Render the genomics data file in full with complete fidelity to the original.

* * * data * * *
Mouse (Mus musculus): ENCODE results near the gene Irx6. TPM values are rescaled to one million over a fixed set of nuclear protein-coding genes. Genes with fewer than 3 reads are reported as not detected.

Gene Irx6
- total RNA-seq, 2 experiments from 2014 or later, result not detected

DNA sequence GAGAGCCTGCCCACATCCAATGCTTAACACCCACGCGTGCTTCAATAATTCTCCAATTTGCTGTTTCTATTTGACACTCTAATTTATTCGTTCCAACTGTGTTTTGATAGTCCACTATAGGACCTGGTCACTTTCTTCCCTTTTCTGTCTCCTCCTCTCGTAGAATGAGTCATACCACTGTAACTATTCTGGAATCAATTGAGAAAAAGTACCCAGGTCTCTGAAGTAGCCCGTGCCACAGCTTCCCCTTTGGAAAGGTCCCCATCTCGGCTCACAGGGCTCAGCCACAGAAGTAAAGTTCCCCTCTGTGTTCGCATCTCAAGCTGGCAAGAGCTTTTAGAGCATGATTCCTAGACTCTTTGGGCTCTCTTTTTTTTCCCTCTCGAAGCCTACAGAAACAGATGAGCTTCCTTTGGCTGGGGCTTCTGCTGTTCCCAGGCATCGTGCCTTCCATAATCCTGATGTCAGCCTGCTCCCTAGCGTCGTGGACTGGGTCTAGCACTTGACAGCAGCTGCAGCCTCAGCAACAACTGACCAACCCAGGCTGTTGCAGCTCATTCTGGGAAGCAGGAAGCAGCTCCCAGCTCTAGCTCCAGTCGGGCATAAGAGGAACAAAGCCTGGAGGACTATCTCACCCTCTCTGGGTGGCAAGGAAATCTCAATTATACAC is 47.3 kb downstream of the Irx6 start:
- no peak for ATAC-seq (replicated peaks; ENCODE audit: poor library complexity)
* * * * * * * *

Mouse (Mus musculus): ENCODE results near the gene Irx6. TPM values are rescaled to one million over a fixed set of nuclear protein-coding genes. Genes with fewer than 3 reads are reported as not detected.

Gene Irx6
- total RNA-seq, 2 experiments from 2014 or later, result not detected

DNA sequence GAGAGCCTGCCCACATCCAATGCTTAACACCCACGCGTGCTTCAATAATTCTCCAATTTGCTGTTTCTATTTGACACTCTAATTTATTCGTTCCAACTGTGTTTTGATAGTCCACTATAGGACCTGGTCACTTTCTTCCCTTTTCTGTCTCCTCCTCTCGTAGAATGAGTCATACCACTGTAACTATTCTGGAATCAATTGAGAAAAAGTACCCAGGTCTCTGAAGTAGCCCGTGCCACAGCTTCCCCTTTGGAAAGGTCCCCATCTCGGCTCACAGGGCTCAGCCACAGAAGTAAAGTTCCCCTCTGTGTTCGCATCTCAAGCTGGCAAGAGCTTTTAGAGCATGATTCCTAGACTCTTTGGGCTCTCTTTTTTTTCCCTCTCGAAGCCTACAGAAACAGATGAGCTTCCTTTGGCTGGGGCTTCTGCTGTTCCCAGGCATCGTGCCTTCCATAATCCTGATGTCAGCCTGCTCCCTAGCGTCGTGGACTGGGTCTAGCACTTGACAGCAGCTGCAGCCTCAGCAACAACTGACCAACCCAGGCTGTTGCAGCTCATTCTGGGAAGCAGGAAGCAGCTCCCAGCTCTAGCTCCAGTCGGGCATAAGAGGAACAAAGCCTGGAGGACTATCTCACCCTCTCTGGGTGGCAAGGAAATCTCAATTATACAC is 47.3 kb downstream of the Irx6 start:
- no peak for ATAC-seq (replicated peaks; ENCODE audit: poor library complexity)